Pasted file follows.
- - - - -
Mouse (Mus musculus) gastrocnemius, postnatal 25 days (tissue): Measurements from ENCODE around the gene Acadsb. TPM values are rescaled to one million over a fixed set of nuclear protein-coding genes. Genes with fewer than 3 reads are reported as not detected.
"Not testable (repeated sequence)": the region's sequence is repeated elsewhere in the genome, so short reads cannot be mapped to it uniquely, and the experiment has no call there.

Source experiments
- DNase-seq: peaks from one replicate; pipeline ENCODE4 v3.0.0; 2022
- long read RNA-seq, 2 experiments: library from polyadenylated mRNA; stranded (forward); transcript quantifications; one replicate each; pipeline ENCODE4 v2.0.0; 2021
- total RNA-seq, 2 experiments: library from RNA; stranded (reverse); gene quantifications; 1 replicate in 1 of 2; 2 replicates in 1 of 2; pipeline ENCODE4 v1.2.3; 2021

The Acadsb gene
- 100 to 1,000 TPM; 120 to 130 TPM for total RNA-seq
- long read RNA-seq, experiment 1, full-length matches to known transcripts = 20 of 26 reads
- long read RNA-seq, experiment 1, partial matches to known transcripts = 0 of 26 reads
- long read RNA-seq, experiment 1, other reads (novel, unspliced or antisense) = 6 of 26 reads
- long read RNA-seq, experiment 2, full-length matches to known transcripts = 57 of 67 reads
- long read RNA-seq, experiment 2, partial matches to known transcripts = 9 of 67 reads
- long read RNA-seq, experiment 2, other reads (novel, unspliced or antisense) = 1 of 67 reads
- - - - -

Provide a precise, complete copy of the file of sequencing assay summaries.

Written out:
Mouse (Mus musculus) gastrocnemius, postnatal 25 days (tissue): Measurements from ENCODE around the gene Acadsb. TPM values are rescaled to one million over a fixed set of nuclear protein-coding genes. Genes with fewer than 3 reads are reported as not detected.
"Not testable (repeated sequence)": the region's sequence is repeated elsewhere in the genome, so short reads cannot be mapped to it uniquely, and the experiment has no call there.

Source experiments
- DNase-seq: peaks from one replicate; pipeline ENCODE4 v3.0.0; 2022
- long read RNA-seq, 2 experiments: library from polyadenylated mRNA; stranded (forward); transcript quantifications; one replicate each; pipeline ENCODE4 v2.0.0; 2021
- total RNA-seq, 2 experiments: library from RNA; stranded (reverse); gene quantifications; 1 replicate in 1 of 2; 2 replicates in 1 of 2; pipeline ENCODE4 v1.2.3; 2021

The Acadsb gene
- 100 to 1,000 TPM; 120 to 130 TPM for total RNA-seq
- long read RNA-seq, experiment 1, full-length matches to known transcripts = 20 of 26 reads
- long read RNA-seq, experiment 1, partial matches to known transcripts = 0 of 26 reads
- long read RNA-seq, experiment 1, other reads (novel, unspliced or antisense) = 6 of 26 reads
- long read RNA-seq, experiment 2, full-length matches to known transcripts = 57 of 67 reads
- long read RNA-seq, experiment 2, partial matches to known transcripts = 9 of 67 reads
- long read RNA-seq, experiment 2, other reads (novel, unspliced or antisense) = 1 of 67 reads